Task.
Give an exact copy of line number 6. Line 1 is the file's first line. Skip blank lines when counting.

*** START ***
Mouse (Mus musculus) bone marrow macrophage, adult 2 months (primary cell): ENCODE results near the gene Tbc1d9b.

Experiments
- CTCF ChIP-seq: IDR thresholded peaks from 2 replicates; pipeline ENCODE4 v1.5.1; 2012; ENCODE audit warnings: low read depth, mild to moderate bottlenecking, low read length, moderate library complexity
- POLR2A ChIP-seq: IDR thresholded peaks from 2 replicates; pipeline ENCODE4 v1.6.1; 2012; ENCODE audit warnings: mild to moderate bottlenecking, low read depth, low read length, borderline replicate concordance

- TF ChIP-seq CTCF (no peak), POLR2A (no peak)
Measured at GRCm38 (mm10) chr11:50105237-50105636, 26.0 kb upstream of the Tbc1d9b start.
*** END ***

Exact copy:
Measured at GRCm38 (mm10) chr11:50105237-50105636, 26.0 kb upstream of the Tbc1d9b start.